The Panasonic SC-GA10 has what is arguably the most desirable looks of all the Google Assistant speakers. A tall tower in polished back or white. Oh, and a stereo pairing is coming via firmware update soon.
GadgetGuy Thomas Bartlett reviewed the speaker in April stating it had loud sound and pleasant styling. We won’t repeat Thomas’s excellent review here. Perhaps read it first before continuing here.
PS – Unlike Thomas’s experience with Google Home app setup we had no issues at all.
We are reviewing ten Google Assistant speakers.
While this article is not a shoot-out as such, it does show that there are distinct Google Assistant categories of speakers.
- Basic 1.0, 24-bit/96kHz – Google Home and Google Home Mini (review here)
- Mid 1.0 – Sony LF-S50G (original review here and update to come)
- Upper – LG WK7 ThinQ (review here
- Water resistant/portable – JBL Link 10/20/300 (reviews to come)
- Stereo – Google Home Max (review here) and Panasonic SC-GA10 (original review here and this updated review)
Review Update: Panasonic SC-GA10 speaker
We asked Panasonic for a pair of these to test in stereo. Alas, the firmware update mentioned at launch in April has not occurred. So, when it does, we will try for stereo again.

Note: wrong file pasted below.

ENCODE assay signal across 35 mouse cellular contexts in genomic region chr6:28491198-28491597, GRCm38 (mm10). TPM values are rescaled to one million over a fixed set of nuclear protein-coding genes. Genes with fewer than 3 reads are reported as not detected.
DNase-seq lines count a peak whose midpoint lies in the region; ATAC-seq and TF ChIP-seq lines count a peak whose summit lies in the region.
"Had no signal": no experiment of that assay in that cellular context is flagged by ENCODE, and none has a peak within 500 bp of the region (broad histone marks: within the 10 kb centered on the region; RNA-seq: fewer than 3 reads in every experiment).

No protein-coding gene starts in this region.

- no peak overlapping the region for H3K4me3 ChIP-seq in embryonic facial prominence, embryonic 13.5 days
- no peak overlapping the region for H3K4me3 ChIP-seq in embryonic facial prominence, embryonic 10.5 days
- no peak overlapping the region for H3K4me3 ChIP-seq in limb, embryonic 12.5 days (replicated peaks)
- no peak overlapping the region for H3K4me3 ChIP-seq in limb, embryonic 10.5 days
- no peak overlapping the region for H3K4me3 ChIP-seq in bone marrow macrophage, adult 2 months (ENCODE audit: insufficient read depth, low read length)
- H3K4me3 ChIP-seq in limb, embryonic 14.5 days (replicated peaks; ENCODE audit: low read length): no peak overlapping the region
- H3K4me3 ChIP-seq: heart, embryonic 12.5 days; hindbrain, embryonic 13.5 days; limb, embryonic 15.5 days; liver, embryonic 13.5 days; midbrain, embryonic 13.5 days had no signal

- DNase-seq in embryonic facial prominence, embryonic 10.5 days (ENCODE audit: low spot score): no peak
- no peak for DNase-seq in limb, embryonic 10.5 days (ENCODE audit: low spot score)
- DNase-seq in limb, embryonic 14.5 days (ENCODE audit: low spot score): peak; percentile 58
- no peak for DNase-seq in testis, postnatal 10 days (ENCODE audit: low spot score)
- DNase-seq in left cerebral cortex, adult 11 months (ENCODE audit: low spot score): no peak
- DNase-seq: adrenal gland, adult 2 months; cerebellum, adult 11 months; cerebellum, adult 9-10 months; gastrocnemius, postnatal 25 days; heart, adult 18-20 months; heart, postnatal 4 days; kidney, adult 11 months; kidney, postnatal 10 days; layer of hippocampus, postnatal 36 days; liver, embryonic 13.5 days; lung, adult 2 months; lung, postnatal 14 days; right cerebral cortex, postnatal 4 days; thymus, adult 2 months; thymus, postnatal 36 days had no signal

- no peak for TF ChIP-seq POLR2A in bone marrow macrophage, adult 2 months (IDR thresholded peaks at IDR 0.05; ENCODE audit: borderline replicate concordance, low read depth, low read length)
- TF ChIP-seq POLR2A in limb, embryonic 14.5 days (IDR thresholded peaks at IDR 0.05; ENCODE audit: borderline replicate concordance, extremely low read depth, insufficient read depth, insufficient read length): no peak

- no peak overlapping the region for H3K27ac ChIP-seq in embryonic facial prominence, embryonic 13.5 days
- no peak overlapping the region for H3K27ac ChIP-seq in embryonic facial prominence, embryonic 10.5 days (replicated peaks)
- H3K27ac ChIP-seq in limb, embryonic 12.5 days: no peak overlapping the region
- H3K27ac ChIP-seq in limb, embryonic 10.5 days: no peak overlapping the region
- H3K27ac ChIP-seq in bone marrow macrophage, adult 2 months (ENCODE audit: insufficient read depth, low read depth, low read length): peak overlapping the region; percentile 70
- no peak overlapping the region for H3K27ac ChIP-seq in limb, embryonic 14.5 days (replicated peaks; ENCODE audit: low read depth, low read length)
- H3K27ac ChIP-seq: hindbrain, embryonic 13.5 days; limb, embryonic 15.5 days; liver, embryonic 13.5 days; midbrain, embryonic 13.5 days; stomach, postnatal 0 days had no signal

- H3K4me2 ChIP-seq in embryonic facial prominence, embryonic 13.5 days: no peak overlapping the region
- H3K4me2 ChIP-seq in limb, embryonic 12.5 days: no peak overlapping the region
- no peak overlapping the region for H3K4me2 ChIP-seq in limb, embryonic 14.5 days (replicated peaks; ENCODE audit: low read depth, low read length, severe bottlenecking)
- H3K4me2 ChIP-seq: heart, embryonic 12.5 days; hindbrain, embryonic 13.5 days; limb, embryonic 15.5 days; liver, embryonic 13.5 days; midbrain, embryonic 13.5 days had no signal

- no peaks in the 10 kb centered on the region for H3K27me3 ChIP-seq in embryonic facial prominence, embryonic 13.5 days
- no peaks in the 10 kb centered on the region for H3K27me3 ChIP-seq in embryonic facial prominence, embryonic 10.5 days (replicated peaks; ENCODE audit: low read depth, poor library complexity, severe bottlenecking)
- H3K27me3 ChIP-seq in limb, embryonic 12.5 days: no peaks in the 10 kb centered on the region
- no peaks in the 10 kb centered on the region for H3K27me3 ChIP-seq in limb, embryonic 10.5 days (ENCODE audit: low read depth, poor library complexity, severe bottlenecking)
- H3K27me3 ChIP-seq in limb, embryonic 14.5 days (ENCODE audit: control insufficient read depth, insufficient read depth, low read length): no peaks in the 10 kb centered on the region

But we probably would repeat the caveat that we did with the Google Home Max. Is it better to have two of these for 2.0 at $758 or buy a decent 3.1 sound bar and a Google Home Mini for about the same price?
The answer comes in two ways. First what fits your décor. Second, if you find the Panasonic sound signature appealing in your environment.
Let’s look at the impressive tech specs first
- 24-bit/192kHz sound (Hi-Res audio)
- Bluetooth 4.2 SBC (standard) and AAC (high-res)codecs
- Mono 1.0 forward firing
- 1 x 80mm dual coil (that is like two speakers in one) for bass and mids
- Bass reflex port to pump some more air
- 2 x 20mm tweeters angled at 45°
- 40W, 1kHz/10% THD (2 x 20W)
- Wi-Fi N dual band
- Chromecast and multi-room audio
- 3.5mm Aux-In
So how does it sound?
The Hi-Res works only via Hi-Res enabled Bluetooth smartphones (like the excellent LG V30+ ThinQ). While welcome it is probably overkill for a mono 1.0, front firing speaker. Bring on that stereo firmware update!
In our tests, we found upper bass kicking in at 100H-500Hz. It also had reasonably respectable mids until 2kHz, but it was all downhill from there.
At full volume (80dB) upper treble was harsh and total harmonic distortion unacceptable. Note that this test was with a tone generator and they don’t lie.
But how many listen at full volume? Well probably very few. Up to 80% volume the music experience was pleasant.
So, the native sound is a mid-sound signature for clear voice. As such you don’t get room-thumping bass (no ‘portable’ speaker does – Google Home Max comes closest). Nor do you get the very high crisp notes.